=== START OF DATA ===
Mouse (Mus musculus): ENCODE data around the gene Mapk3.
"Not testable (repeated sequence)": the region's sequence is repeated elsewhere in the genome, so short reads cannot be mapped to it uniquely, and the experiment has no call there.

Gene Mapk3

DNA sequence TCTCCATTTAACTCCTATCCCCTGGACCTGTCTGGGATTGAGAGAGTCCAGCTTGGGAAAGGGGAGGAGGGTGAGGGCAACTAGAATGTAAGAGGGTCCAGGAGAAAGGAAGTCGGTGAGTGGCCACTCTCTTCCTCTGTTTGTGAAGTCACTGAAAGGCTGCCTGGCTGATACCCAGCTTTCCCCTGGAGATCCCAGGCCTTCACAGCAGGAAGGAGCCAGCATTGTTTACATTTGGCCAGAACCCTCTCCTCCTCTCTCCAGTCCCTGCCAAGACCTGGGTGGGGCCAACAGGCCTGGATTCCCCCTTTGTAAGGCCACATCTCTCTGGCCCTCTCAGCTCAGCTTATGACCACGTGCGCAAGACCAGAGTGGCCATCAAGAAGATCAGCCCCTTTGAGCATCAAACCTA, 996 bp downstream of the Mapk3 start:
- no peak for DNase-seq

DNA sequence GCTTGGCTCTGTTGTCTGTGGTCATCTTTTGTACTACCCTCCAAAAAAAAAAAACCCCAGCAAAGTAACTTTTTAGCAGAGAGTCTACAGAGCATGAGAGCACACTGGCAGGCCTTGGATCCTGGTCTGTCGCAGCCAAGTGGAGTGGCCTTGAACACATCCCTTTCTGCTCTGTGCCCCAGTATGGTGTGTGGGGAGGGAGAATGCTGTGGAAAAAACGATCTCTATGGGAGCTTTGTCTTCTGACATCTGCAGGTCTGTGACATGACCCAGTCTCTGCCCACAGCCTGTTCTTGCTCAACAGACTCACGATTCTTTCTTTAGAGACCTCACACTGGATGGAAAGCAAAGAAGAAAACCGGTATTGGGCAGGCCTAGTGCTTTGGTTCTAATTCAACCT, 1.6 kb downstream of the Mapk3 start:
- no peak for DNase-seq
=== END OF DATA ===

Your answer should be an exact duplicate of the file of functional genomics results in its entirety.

Mouse (Mus musculus): ENCODE data around the gene Mapk3.
"Not testable (repeated sequence)": the region's sequence is repeated elsewhere in the genome, so short reads cannot be mapped to it uniquely, and the experiment has no call there.

Gene Mapk3

DNA sequence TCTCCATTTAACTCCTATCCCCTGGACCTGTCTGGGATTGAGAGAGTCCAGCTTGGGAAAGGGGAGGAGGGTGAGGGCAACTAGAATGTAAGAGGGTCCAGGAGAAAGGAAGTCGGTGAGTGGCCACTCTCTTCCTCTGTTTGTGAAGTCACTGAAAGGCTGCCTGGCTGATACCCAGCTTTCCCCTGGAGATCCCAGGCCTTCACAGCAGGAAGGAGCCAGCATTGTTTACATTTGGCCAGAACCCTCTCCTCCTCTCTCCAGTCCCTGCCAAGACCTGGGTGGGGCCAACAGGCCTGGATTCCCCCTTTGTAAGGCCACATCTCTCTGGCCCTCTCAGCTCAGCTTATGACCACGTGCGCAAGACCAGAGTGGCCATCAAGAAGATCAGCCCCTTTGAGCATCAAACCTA, 996 bp downstream of the Mapk3 start:
- no peak for DNase-seq

DNA sequence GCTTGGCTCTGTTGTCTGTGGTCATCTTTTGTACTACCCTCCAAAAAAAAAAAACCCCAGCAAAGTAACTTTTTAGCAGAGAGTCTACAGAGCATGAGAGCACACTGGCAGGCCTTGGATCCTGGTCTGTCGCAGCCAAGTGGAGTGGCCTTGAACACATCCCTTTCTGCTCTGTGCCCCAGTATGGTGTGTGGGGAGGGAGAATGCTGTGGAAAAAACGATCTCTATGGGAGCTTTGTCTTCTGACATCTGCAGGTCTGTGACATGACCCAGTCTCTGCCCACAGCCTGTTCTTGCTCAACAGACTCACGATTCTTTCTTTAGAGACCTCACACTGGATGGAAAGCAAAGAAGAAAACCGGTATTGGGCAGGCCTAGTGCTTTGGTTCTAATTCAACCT, 1.6 kb downstream of the Mapk3 start:
- no peak for DNase-seq